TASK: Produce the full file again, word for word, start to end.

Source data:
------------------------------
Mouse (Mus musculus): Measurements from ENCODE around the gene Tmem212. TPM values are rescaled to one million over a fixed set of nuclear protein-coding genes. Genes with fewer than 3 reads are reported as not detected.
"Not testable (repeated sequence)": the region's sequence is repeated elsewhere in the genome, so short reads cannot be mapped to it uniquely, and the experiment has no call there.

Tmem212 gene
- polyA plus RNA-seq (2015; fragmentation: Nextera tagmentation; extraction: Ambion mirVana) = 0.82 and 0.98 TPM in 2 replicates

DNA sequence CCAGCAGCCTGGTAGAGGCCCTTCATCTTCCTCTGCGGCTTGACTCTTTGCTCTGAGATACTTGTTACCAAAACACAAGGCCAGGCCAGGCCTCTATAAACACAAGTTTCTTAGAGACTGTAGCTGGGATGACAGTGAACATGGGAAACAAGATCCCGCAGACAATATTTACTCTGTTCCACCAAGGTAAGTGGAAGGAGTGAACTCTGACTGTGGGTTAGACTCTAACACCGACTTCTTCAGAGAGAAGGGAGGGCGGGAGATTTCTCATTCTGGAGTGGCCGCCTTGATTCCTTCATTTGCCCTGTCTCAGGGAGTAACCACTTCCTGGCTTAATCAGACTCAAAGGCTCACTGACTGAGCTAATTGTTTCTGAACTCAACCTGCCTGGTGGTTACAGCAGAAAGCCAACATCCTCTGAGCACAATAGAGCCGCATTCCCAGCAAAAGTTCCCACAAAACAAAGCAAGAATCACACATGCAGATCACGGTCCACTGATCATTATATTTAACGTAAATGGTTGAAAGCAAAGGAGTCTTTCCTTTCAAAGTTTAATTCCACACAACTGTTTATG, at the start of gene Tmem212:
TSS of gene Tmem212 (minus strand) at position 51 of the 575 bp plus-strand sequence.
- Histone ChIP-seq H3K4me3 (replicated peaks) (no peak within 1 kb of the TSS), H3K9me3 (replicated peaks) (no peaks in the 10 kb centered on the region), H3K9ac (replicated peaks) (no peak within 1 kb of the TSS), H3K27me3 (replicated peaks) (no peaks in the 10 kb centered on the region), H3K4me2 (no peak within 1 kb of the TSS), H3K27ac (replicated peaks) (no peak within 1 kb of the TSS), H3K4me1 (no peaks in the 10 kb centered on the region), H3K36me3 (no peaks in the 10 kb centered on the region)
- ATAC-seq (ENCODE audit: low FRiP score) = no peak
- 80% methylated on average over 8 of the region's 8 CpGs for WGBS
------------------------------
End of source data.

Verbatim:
Mouse (Mus musculus): Measurements from ENCODE around the gene Tmem212. TPM values are rescaled to one million over a fixed set of nuclear protein-coding genes. Genes with fewer than 3 reads are reported as not detected.
"Not testable (repeated sequence)": the region's sequence is repeated elsewhere in the genome, so short reads cannot be mapped to it uniquely, and the experiment has no call there.

Tmem212 gene
- polyA plus RNA-seq (2015; fragmentation: Nextera tagmentation; extraction: Ambion mirVana) = 0.82 and 0.98 TPM in 2 replicates

DNA sequence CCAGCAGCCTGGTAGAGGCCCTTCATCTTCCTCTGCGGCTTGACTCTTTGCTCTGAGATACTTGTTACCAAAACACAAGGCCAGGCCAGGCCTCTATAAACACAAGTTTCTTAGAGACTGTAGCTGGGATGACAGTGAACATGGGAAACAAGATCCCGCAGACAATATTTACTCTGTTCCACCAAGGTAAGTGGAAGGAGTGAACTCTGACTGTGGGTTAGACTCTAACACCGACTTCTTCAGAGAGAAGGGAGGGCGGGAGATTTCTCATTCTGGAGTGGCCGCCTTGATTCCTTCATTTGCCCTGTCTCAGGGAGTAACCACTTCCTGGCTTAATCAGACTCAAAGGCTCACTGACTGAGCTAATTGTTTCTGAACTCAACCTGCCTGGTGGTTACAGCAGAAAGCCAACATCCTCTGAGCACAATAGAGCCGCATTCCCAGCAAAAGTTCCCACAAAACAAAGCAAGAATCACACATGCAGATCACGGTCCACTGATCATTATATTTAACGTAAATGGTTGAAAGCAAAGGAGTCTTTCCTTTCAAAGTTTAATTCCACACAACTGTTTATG, at the start of gene Tmem212:
TSS of gene Tmem212 (minus strand) at position 51 of the 575 bp plus-strand sequence.
- Histone ChIP-seq H3K4me3 (replicated peaks) (no peak within 1 kb of the TSS), H3K9me3 (replicated peaks) (no peaks in the 10 kb centered on the region), H3K9ac (replicated peaks) (no peak within 1 kb of the TSS), H3K27me3 (replicated peaks) (no peaks in the 10 kb centered on the region), H3K4me2 (no peak within 1 kb of the TSS), H3K27ac (replicated peaks) (no peak within 1 kb of the TSS), H3K4me1 (no peaks in the 10 kb centered on the region), H3K36me3 (no peaks in the 10 kb centered on the region)
- ATAC-seq (ENCODE audit: low FRiP score) = no peak
- 80% methylated on average over 8 of the region's 8 CpGs for WGBS